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Invest Ophthalmol Vis Sci. 2015 Jan 27;56(3):1769-74. doi: 10.1167/iovs.14-15737.

Prevalence of myopia in schoolchildren in Ejina: the Gobi Desert Children Eye Study.

Author information

1
The Affiliated Hospital of Inner Mongolia Medical University, Hohhot, Inner Mongolia, China.
2
Beijing Institute of Ophthalmology, Beijing Tongren Hospital, Capital Medical University, Beijing, China.
3
Department of Ophthalmology, People's Hospital, Peking University, & Key Laboratory of Vision Loss and Restoration, Ministry of Education, Beijing, China.
4
Beijing Institute of Ophthalmology, Beijing Tongren Hospital, Capital Medical University, Beijing, China Department of Ophthalmology, Medical Faculty Mannheim of the Ruprecht-Karls-University Heidelberg, Seegartenklinik Heidelberg, Germany.

Abstract

PURPOSE:

To determine the prevalence and associations of myopia in schoolchildren in provincial Western China.

METHODS:

In the school-based observational cross-sectional Gobi Desert Children Eye Study, cylcoplegic refractometry as part of a comprehensive ophthalmic examination was performed in all schools in the oasis region of Ejina. Out of 1911 eligible children, 1565 (81.9%) children with a mean age of 11.9 ± 3.5 years (range, 6-21 years) participated.

RESULTS:

The mean refractive error in the worse eye was -1.38 ± 2.04 diopters (D) (median, -0.88 D; range, -13.00 to +6.50 D). In multivariate analysis, more myopic refractive errors were associated with older age (P < 0.001; regression coefficient B: -0.26; 95% confidence interval [CI]: -0.28, -0.23), female sex (P = 0.005; B: -0.26; 95%CI: -0.43, -0.08), more myopic paternal refractive errors (P < 0.001; B: 0.20; 95%CI: 0.14, 0.27), more myopic maternal refractive errors (P < 0.001; B: 0.18; 95%CI: 0.12, 0.24), and fewer hours spent outdoors (P = 0.038; B: 0.18; 95%CI: 0.01, 0.35). The prevalence of myopia, defined as refractive errors (spherical equivalent) of ≤-0.50, ≤-1.00, and ≤-6.00 D in the worse eye, was 60.0 ± 1.2%, 48.0 ± 1.3%, and 2.9 ± 0.4%, respectively. The prevalence of high myopia (≤-6.00 D) was 2.9 ± 0.4% in the whole study population, and it was 9.9 ± 3.0% in 17-year-olds. It was not associated with time spent outdoors (P = 0.66).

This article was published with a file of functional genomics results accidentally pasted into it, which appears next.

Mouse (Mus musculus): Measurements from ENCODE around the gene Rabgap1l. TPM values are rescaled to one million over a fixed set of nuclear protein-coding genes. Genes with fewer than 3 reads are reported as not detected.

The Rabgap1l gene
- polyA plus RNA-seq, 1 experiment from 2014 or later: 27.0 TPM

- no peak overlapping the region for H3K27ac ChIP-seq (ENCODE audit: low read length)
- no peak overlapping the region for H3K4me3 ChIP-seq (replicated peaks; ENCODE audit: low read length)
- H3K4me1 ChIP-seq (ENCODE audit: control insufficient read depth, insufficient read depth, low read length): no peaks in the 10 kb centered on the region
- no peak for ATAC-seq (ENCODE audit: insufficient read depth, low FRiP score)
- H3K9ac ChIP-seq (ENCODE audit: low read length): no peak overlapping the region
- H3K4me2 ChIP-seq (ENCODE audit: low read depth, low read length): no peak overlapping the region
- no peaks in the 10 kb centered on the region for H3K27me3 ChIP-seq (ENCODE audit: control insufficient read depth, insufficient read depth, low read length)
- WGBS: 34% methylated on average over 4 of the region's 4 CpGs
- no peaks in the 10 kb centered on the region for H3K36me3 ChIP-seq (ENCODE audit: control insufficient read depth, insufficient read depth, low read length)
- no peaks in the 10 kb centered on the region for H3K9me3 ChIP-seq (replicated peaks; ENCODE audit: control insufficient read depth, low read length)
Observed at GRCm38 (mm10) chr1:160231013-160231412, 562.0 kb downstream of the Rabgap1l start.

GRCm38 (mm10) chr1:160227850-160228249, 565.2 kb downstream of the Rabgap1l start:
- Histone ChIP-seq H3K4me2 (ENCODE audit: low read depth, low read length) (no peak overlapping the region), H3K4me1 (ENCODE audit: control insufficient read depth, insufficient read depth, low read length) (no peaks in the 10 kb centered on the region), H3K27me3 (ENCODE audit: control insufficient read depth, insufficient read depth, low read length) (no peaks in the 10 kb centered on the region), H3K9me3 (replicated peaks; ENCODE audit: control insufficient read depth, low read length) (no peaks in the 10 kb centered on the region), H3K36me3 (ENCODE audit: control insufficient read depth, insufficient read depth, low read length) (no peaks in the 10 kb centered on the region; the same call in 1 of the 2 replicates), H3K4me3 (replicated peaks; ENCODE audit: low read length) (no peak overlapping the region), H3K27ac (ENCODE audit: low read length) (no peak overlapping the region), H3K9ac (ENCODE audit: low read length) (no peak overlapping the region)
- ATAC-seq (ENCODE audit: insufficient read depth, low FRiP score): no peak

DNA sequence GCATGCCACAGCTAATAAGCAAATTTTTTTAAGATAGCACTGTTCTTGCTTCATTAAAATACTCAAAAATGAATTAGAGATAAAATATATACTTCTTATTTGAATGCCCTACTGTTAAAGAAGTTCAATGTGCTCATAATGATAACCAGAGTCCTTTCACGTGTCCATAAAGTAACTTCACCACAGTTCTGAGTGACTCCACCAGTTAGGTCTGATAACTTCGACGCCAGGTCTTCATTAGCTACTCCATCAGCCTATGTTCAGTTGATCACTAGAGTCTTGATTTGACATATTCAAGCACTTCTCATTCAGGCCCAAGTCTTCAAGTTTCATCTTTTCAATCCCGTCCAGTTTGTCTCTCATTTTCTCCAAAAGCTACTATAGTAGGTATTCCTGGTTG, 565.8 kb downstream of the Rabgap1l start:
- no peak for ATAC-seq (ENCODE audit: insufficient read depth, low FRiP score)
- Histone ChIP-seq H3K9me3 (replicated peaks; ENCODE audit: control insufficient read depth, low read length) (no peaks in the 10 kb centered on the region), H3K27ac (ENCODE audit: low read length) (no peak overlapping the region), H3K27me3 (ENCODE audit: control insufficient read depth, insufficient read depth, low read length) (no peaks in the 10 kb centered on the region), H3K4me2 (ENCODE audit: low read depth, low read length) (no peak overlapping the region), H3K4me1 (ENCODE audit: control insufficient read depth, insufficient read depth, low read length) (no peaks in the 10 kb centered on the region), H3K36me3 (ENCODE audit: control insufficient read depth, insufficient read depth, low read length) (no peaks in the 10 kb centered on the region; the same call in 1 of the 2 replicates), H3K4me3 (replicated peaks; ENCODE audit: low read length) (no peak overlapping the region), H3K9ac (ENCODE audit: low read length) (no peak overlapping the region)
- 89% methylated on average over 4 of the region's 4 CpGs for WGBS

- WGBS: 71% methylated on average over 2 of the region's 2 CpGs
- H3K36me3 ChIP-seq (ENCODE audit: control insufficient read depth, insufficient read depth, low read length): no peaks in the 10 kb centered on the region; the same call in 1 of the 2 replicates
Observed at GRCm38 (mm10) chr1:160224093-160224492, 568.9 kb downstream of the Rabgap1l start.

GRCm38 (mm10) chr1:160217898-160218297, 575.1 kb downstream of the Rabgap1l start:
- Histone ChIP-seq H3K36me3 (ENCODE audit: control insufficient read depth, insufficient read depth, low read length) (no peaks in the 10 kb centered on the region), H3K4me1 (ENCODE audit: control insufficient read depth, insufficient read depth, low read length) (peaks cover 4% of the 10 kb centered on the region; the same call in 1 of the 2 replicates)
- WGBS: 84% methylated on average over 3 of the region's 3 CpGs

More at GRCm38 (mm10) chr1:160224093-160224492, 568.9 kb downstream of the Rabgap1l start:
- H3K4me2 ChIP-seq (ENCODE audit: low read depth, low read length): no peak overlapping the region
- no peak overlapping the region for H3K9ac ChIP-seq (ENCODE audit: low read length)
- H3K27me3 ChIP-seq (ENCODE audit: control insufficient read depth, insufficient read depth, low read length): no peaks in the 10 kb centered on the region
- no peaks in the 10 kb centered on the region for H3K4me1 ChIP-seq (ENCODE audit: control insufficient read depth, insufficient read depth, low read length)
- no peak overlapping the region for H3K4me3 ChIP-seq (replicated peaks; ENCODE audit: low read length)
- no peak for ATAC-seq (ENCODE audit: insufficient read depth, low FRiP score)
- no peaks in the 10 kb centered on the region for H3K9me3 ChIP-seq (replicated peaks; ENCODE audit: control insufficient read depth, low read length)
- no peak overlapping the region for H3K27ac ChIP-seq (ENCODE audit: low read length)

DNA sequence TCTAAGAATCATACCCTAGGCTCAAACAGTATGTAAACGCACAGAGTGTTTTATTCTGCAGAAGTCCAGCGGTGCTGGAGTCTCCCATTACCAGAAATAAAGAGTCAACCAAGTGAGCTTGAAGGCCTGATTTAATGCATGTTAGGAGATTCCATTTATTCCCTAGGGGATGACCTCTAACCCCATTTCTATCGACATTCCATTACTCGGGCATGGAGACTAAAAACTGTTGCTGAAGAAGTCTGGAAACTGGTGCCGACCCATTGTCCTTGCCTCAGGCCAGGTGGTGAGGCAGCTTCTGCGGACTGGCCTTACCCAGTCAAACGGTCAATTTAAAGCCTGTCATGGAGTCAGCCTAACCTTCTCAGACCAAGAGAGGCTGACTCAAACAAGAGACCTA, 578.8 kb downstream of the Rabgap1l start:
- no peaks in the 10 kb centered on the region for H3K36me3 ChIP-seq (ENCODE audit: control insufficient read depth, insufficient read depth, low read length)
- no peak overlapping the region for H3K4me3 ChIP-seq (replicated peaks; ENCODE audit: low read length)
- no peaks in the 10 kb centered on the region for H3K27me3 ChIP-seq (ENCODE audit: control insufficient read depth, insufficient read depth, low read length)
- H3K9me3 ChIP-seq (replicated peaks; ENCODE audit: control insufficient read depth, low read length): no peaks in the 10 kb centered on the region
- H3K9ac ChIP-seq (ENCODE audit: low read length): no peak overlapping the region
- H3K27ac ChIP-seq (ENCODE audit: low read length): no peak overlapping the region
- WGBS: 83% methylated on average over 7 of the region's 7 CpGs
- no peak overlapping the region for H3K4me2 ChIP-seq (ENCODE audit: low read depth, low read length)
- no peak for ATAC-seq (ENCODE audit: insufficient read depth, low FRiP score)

CONCLUSIONS:

Even in Western China, prevalence of myopia in schoolchildren is high. As in East China, low and medium myopia was associated with less time spent outdoors. High myopia was not significantly associated with outdoors time. Compared with the myopia prevalence in elderly Chinese populations, the relatively high myopia prevalence in schoolchildren in China predicts a marked increase in vision-threatening high myopia in future elderly populations in China.

KEYWORDS:

myopia; myopic shift; refractive error

PMID:
25626973
DOI:
10.1167/iovs.14-15737
[Indexed for MEDLINE]

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